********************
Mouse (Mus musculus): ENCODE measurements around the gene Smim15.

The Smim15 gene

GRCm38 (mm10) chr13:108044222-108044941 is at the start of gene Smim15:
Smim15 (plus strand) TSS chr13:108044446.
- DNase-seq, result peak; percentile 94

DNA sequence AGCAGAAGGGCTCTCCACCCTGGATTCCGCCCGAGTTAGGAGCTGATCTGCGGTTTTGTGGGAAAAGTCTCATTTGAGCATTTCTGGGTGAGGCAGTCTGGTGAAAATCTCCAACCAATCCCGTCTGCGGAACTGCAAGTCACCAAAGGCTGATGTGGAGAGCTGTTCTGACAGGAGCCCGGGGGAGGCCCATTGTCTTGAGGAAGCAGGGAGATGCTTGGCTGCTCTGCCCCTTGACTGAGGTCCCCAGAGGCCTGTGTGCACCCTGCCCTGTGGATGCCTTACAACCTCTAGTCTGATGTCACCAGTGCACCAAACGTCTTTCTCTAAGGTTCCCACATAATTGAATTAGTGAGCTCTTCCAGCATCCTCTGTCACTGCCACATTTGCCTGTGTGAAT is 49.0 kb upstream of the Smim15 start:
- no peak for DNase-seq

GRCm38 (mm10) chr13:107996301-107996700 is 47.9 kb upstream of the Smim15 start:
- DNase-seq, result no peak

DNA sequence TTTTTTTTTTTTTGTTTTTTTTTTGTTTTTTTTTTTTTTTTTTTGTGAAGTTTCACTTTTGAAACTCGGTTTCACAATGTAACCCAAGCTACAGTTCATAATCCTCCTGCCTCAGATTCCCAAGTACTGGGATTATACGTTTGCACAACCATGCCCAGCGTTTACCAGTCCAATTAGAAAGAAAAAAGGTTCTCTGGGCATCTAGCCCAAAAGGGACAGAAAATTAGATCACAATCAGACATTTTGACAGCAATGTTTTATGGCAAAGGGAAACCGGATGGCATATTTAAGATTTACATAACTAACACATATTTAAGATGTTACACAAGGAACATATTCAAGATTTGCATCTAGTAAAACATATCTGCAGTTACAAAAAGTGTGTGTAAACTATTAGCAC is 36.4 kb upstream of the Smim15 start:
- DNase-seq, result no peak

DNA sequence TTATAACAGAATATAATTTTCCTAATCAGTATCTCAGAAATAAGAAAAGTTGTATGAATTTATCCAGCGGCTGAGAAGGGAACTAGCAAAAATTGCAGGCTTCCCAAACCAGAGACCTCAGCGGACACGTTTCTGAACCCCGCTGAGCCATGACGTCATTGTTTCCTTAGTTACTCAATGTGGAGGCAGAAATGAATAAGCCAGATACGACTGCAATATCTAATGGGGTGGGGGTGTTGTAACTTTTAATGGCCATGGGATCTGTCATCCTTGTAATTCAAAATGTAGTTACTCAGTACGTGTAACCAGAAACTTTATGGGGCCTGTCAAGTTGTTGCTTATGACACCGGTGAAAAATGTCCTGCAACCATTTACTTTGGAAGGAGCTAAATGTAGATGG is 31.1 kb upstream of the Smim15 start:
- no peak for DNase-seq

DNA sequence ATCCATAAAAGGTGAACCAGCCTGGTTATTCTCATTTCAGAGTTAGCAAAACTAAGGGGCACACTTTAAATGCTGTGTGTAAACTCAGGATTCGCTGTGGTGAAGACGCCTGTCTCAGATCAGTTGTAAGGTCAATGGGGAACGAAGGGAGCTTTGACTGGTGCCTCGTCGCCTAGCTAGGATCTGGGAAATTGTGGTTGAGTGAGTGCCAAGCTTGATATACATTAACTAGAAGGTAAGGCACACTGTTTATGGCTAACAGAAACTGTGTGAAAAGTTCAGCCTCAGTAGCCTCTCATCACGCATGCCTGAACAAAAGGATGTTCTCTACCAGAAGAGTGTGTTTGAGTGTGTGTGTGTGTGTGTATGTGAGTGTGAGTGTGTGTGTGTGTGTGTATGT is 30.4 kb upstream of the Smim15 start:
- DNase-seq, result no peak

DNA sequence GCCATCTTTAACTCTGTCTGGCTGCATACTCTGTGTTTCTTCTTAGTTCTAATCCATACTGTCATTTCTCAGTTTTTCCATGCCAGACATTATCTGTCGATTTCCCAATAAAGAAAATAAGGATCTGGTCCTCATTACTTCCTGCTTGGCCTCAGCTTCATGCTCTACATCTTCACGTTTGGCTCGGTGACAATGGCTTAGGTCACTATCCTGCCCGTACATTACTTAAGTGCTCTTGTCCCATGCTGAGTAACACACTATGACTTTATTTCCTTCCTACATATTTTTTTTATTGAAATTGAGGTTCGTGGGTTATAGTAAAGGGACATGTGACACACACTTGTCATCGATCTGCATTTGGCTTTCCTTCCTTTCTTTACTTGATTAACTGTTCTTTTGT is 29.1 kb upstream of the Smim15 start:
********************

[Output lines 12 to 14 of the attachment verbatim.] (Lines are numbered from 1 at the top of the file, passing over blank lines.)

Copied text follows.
DNA sequence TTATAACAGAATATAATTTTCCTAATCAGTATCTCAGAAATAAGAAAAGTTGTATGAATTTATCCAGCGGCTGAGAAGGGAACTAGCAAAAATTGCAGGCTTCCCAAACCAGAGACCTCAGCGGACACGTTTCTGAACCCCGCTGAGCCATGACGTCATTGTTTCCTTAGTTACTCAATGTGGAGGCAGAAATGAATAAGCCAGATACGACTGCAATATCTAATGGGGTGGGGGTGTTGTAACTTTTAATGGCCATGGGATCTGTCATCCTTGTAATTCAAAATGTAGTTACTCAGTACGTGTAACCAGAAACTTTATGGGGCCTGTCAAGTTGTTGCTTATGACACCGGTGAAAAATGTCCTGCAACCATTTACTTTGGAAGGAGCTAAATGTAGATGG is 31.1 kb upstream of the Smim15 start:
- no peak for DNase-seq

DNA sequence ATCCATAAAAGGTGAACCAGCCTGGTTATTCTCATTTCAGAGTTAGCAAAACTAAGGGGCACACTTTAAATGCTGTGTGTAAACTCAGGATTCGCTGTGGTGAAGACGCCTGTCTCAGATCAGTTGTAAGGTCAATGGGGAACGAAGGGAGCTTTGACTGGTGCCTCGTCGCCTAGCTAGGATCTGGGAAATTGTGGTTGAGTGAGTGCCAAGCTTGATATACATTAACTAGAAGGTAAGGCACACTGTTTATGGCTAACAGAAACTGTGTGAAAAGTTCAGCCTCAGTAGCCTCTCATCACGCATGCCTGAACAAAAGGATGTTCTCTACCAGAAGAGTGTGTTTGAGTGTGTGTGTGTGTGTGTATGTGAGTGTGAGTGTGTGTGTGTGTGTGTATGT is 30.4 kb upstream of the Smim15 start: